Russian meteor strike prompts call for asteroid sentries
By David Szondy
February 15, 2013
On the same day that a meteor exploded over Russia injuring almost a thousand people and an asteroid passed too close to Earth for comfort, the asteroid-mining company Deep Space Industries (DSI) proposes setting up sentry lines in space to track and study rogue asteroids posing a threat to Earth. Using technology originally intended for prospecting for water and minerals on asteroids, the sentry lines of satellites would provide information for deflecting potentially dangerous near-Earth objects.
On Friday, February 15 at 9.26 a.m. local time, a rare instance of a meteor causing injuries and widespread damage occurred in Russia’s Chelyabinsk region. According to reports by Roscosmos and NASA, a meteor about two meters (6.6 ft) in diameter and weighing ten tonnes (11 ton) hit the Earth’s atmosphere traveling at least 33,000 mph (54,000 km/h) and causing a massive sonic boom as it passed over the populated areas.
NASA said at a teleconference that the meteor exploded in a bright flash 12-15 miles (19-24 km) above ground with the force of a 300 kiloton bomb, shattering windows, collapsing the wall of a warehouse at a zinc factory and knocking out mobile phone services.
At least 950 people are known to be injured, and as many as 1,200 reported, with 46 still in hospital, including 13 children who were hit with broken glass as their school’s windows blew in.
This strike happened on the same day as asteroid 2012 DA14 passed the Earth at 1925 GMT at a distance of 17,239 miles (27,743 kim) – the cosmic equivalent of a hair’s breadth.
According to DSI, there are over 10,000 near Earth asteroids big enough to destroy a city and 900 more are discovered every year, yet very little is known about them. DSI’s proposal is to deploy sentry lines of satellites to track and intercept rogue asteroids to determine their threat and how to counter them.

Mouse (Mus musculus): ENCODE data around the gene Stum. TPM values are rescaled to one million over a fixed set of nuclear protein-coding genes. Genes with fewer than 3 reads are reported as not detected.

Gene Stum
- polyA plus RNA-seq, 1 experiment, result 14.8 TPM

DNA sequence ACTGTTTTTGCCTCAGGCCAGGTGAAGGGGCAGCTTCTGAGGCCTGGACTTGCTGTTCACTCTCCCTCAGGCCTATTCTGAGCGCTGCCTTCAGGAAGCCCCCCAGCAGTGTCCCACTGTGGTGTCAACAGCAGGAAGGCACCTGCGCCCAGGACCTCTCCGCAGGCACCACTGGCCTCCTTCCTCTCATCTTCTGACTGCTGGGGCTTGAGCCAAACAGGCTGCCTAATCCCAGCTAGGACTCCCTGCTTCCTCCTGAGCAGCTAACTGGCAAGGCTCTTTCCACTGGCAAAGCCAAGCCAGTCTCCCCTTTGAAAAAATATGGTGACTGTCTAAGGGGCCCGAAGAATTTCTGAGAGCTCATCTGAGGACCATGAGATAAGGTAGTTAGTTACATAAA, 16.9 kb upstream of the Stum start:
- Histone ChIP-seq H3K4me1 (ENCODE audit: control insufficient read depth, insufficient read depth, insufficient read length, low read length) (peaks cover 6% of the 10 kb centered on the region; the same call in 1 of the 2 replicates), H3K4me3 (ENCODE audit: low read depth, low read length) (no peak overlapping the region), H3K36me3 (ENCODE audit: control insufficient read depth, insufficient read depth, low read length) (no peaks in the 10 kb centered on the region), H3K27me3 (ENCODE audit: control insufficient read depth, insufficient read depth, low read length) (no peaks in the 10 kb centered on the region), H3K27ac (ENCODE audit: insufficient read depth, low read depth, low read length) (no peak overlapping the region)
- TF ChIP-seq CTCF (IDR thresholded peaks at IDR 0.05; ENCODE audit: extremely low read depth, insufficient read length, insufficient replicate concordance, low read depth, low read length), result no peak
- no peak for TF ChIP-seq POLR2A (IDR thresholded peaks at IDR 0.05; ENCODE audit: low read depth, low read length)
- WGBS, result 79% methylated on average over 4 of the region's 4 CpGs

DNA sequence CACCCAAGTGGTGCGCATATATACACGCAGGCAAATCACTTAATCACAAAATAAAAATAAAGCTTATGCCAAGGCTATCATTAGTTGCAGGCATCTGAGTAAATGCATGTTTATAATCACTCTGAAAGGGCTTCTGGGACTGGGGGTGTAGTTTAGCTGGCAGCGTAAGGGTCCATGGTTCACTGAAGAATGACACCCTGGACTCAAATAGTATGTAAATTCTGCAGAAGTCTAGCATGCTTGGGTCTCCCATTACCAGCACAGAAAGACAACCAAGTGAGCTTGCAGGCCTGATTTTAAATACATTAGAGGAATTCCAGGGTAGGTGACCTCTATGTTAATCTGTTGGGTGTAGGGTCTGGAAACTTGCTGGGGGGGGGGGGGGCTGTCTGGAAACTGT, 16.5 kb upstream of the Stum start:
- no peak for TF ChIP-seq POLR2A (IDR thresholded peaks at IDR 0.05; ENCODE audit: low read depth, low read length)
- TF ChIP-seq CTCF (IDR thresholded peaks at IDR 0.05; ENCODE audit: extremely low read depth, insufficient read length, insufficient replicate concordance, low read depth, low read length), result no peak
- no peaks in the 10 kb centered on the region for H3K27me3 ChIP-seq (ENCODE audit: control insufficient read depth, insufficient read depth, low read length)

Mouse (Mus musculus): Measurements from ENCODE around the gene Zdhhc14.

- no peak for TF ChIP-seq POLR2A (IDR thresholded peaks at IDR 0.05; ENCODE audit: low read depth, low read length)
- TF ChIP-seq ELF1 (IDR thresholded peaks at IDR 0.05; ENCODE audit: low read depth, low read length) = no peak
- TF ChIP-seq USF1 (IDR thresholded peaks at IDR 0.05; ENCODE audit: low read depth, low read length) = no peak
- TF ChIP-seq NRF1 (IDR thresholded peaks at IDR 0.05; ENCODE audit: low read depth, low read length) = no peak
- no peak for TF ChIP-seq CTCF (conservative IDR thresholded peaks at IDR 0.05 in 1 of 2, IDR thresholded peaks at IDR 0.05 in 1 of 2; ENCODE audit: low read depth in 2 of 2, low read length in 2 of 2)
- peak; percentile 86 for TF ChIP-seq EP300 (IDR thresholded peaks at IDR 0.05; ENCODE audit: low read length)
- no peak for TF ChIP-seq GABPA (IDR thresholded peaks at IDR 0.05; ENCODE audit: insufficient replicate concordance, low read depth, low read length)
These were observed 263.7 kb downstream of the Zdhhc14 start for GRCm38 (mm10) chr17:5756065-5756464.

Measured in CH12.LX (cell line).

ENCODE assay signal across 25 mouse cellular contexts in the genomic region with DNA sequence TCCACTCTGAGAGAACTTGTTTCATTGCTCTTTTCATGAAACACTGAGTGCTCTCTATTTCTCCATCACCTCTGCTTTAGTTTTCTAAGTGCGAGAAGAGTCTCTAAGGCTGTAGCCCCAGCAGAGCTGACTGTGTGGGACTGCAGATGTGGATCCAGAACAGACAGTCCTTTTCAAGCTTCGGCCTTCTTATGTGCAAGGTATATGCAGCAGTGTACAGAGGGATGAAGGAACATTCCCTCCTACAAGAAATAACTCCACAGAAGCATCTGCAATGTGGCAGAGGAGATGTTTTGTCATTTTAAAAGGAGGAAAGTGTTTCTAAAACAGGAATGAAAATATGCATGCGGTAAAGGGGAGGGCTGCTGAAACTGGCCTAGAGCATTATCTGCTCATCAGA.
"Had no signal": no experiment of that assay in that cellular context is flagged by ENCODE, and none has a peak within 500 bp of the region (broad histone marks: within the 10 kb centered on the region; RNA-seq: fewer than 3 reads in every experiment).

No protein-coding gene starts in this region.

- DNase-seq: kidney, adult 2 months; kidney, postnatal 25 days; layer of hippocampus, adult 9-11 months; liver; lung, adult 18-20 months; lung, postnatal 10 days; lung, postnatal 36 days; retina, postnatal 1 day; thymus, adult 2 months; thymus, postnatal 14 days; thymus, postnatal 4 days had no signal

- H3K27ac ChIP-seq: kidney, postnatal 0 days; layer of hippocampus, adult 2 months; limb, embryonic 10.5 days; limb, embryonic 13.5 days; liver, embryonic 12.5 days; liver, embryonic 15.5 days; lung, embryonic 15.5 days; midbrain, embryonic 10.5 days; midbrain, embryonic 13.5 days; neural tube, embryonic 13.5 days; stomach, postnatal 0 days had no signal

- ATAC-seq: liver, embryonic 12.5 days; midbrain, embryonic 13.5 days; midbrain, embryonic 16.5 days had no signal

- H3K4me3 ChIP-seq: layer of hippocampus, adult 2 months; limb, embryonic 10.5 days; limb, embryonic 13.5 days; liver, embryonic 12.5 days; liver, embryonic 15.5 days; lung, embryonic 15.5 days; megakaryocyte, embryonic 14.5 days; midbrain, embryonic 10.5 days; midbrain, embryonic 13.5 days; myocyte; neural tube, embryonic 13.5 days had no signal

“The hundreds of people injured in northern Russia show it’s time to take action and no longer be passive about these threats,” said Rick Tumlinson, chairman of Deep Space Industries.
The DSI plan is to set up its FireFly satellites to detect and track rogue asteroids. The FireFly was originally designed to target candidate asteroids for mining operations based on value, return times and learn their composition, structure and spin rate. These would be followed by small probes to intercept asteroids and gather close-up data on their structure and composition that would be important in deflecting them.
According to David Gump, CEO of Deep Space Industries, “Placing ten of our small FireFly spacecraft into position to intercept close encounters would take four years and less than US$100 million. This will help the world develop the understanding needed to block later threats.”
These sentries would back up ground-based observations, but would also go a step further. “Observations by space telescopes like the Sentinel planned by the B612 Foundation and the smaller units offered by Planetary Resources should be supported," Tumlinson said. "Astronomical observations are a good first step but at Deep Space we believe we need get up close and personal. Then when these objects are identified, we can launch one or more FireFlies to intercept them, and give us close-up images so that we understand what we are dealing with."
DSI is already developing the FireFly as part of its asteroid mining venture, with prospecting scheduled to begin in 2015. The company believes that the spacecraft could be used for sentry duty without modification. According to a press release, DSI will be working to develop low-cost commercial plans to set up asteroid defenses.
"While our primary mission is the harvesting of asteroid resources, we believe that virtually the same effort and technology can be applied to removing this threat to our precious planet," Tumlinson said.
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